The first thing you can try is to take a type of food you love that can typically be packed with saturated fat – how about a curry from your local takeaway? It could easily contain your entire day’s allowance of saturated fat in just one meal. But, with a few tweaks, you can make your own delicious version at home.
We’re incredibly proud of our tasty chicken keema curry – and it only contains 1.1g of saturated fat per serving! If you’re not keen on spice, you can always leave the chillies out. Feel free to add any of your own favourite veggies too, and swap your white rice to brown to boost your wholegrain intake.
The next thing is to think about how you can pack more heart-healthy vegetables into your diet and try to reduce the saturated fat you get from red meat. You’d be surprised at how quickly you can get your 5-a-day. Why not give our Mediterranean vegetable lasagne a try (see recipe on page 5)? We’ve swapped the red meat for extra vegetables and used low-fat versions of some ingredients to keep the saturated fat content down to just 3.6g per portion. Or why not go meat-free for one or more days a week? You’d be surprised at how easy it is to make meat-free versions of your favourite foods. Enjoy!
And, finally – exercise. As a nation we don’t move enough. Our jobs and lives in general are more sedentary, and this only contributes to rising levels of bad cholesterol. While it’s a great start to get your 10,000 steps a day, what’s more important is to do activities that make you feel warmer, breathe faster and increase your heart rate, whatever that activity may be. If your 10,000 steps are very brisk they will count, but as a general guide we all need this moderate level of activity for at least 150 minutes a week.
Being active helps to keep your weight down and reduce levels of LDL (bad) cholesterol in your blood. It’s also a great mood-booster and a way to socialise if you like to exercise in classes or groups in your local area.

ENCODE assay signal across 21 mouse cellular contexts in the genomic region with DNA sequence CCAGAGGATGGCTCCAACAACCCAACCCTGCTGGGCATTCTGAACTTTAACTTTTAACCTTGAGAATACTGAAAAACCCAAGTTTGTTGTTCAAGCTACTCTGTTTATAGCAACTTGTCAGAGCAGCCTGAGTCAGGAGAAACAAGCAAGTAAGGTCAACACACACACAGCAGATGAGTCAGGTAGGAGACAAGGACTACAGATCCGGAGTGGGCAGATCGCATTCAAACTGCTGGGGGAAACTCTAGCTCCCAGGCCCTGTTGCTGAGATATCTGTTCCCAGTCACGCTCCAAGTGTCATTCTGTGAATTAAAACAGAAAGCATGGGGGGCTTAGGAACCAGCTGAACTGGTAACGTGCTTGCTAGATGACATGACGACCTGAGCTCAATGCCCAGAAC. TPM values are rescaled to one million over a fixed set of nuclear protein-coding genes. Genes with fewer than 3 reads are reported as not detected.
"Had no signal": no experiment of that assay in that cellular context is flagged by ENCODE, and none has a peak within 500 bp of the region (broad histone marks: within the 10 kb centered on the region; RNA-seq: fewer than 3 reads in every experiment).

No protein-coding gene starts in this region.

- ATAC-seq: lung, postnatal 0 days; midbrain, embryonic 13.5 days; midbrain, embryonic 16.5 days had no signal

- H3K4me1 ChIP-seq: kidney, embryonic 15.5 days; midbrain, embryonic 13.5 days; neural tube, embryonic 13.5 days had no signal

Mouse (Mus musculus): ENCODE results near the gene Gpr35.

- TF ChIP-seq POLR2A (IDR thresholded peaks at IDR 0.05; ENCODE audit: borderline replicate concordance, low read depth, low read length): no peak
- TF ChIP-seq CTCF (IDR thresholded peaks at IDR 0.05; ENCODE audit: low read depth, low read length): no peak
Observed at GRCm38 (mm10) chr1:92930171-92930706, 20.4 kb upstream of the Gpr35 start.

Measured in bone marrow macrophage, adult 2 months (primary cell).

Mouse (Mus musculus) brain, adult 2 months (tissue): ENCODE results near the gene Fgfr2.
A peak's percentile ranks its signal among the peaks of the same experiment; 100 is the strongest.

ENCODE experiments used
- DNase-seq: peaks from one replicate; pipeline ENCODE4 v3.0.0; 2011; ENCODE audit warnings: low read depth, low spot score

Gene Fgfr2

Whichever way you choose to make changes to your lifestyle, I’d always say to people that if something sounds faddy then it probably is. Always try to get information from reputable sources like the NHS and health charities, and if you’re not sure then reach out for support.

At HEART UK we’re proud to offer information and support through our helpline, where a specialist nurse or dietitian can listen and answer any questions you have. You can call us 10am – 3pm Monday to Friday on 0345 450 5988, or email us at You can also visit our website to access all our information and free recipes at

Vegetable Lasagne

Preparation time: 30 minutes
Cooking time: 1 hour 15 minutes

2 aubergines, cut into chunks
2 red onions, cut into wedges
2 red peppers, cut into strips
4 garlic cloves, finely chopped
3 tablespoons olive oil
450g courgettes, sliced
225g lasagne sheets
30g parmesan cheese
For the sauce:
900ml skimmed milk
60g olive spread
70g plain flour
125g reduced fat hard cheese (we used Edam)
Preheat the oven to 220°C/fan200°C/gas 7. Mix the aubergine, onion, pepper, garlic and half the oil in a bowl. Transfer to a large roasting tin and cook for 30 minutes or until soft.
Meanwhile, heat the rest of the oil in a frying pan. Fry the courgettes for 4 minutes until browned.
Remove the roasted veg from the oven and stir in the courgettes. Lower the oven to 200°C/fan180°C/gas 6.
For the sauce, bring the milk to the boil in a pan and set aside. Melt the olive spread in a pan, add the flour and cook for 1 minute then remove from the heat. Gradually stir in the milk then bring to the boil whilst stirring and then simmer gently for 10 minutes stirring occasionally.
Cook the lasagne according to the packet instructions.
Add the cheese to the sauce and season with pepper. Spoon a thin layer over the base of a lightly-oiled ovenproof dish, cover with 4 lasagne sheets, overlapping them slightly. Top with half the vegetables, then one-third of the remaining sauce and another 4 sheets of lasagne. Repeat this process once more and then spread over the remaining sauce and sprinkle with Parmesan. Bake for 40 minutes, until golden.

Energy 282 Kcal
Fat 13g
Saturates 3.6g
Sugars 11g